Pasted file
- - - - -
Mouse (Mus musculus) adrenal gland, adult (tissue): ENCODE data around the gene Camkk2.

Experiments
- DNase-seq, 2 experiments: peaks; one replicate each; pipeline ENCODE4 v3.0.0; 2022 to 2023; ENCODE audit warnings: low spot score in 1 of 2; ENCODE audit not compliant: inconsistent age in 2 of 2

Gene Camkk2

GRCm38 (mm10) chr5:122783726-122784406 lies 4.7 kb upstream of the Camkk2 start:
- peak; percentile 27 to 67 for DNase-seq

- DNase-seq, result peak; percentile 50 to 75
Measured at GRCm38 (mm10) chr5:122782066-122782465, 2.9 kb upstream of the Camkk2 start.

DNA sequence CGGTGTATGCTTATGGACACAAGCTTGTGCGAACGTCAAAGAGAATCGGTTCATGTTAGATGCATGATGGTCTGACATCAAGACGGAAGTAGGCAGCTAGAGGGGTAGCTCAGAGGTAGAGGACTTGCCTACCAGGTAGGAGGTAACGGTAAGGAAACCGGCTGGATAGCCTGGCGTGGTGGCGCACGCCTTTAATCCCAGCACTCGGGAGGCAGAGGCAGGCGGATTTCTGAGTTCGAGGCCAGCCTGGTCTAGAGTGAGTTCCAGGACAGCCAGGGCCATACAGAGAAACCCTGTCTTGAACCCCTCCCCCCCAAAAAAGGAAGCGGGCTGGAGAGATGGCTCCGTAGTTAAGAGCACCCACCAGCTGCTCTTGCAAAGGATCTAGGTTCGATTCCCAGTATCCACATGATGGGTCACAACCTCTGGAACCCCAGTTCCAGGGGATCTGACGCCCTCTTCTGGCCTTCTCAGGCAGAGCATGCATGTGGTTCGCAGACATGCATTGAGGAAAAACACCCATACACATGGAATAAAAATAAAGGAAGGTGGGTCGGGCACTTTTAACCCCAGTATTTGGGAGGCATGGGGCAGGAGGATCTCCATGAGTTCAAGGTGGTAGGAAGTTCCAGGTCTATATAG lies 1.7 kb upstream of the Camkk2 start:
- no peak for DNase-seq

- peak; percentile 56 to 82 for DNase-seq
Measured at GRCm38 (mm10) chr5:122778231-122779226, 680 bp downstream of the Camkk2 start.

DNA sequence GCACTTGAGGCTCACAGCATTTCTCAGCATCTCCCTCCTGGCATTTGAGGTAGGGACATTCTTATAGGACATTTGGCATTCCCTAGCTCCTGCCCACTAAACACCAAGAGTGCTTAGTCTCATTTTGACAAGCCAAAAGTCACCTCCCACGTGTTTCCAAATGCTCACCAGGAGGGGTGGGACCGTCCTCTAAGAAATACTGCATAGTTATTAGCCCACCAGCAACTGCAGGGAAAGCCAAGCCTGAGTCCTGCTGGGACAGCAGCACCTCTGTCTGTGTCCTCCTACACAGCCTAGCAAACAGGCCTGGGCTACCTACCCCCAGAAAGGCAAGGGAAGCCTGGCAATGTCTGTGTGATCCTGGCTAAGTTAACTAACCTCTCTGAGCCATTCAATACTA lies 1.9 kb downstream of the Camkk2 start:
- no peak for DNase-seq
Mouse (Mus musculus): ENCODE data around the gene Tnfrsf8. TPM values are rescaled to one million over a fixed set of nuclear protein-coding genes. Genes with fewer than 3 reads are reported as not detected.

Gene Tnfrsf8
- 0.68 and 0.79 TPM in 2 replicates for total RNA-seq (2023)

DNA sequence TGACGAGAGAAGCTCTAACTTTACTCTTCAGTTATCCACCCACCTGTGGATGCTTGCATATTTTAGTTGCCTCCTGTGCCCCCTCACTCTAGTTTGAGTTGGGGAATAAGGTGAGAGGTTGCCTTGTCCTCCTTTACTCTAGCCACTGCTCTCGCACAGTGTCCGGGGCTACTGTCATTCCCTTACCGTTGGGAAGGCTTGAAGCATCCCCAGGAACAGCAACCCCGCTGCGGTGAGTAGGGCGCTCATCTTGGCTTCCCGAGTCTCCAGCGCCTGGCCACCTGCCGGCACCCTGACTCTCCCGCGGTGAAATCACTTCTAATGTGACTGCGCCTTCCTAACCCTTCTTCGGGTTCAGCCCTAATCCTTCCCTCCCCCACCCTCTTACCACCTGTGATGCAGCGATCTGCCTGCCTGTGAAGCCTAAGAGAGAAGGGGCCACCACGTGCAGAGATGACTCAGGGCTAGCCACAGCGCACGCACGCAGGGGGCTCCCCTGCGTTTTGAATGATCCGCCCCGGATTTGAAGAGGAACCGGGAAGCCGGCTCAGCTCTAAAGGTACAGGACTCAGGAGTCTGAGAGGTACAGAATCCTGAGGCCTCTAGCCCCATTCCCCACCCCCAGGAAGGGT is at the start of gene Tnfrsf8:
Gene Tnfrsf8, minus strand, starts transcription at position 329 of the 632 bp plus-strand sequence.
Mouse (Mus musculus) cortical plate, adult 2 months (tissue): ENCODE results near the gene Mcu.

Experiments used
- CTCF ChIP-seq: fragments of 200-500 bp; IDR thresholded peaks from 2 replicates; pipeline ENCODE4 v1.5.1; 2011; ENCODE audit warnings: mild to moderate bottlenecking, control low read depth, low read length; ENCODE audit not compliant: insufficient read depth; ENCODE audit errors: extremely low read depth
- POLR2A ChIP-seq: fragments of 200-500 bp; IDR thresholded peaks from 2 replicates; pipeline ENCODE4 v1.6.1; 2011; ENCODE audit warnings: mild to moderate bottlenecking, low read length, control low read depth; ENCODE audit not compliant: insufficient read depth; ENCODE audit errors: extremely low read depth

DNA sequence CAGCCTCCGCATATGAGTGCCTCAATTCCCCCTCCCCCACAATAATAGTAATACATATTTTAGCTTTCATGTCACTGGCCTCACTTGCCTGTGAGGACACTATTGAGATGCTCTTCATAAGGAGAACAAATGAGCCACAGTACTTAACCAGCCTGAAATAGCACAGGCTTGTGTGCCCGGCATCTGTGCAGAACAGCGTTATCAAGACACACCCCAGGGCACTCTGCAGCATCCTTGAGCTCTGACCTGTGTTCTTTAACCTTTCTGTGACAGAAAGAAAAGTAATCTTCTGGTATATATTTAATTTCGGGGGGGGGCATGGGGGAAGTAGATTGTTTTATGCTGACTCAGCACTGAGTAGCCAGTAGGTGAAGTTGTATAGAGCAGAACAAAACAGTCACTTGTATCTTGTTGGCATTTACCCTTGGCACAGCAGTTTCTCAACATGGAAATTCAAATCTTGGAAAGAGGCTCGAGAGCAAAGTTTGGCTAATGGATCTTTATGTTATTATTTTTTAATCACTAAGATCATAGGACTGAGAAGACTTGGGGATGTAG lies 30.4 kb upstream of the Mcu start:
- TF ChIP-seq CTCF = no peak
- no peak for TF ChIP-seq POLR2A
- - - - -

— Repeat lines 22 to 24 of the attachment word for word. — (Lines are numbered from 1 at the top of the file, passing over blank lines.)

- CTCF ChIP-seq: fragments of 200-500 bp; IDR thresholded peaks from 2 replicates; pipeline ENCODE4 v1.5.1; 2011; ENCODE audit warnings: mild to moderate bottlenecking, control low read depth, low read length; ENCODE audit not compliant: insufficient read depth; ENCODE audit errors: extremely low read depth
- POLR2A ChIP-seq: fragments of 200-500 bp; IDR thresholded peaks from 2 replicates; pipeline ENCODE4 v1.6.1; 2011; ENCODE audit warnings: mild to moderate bottlenecking, low read length, control low read depth; ENCODE audit not compliant: insufficient read depth; ENCODE audit errors: extremely low read depth

DNA sequence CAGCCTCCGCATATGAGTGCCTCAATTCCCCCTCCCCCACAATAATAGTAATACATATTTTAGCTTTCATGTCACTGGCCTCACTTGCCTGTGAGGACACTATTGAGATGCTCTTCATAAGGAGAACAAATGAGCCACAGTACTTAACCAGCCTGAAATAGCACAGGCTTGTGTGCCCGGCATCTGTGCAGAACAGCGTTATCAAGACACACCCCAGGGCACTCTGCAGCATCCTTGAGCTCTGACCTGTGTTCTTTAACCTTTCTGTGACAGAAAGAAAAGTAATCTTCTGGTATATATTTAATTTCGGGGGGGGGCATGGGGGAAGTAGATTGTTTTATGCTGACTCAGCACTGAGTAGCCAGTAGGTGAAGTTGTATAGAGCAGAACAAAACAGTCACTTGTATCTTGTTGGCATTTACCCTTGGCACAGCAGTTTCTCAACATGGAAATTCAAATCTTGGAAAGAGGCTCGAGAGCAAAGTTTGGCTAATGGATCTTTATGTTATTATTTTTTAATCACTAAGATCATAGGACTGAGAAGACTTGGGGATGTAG lies 30.4 kb upstream of the Mcu start: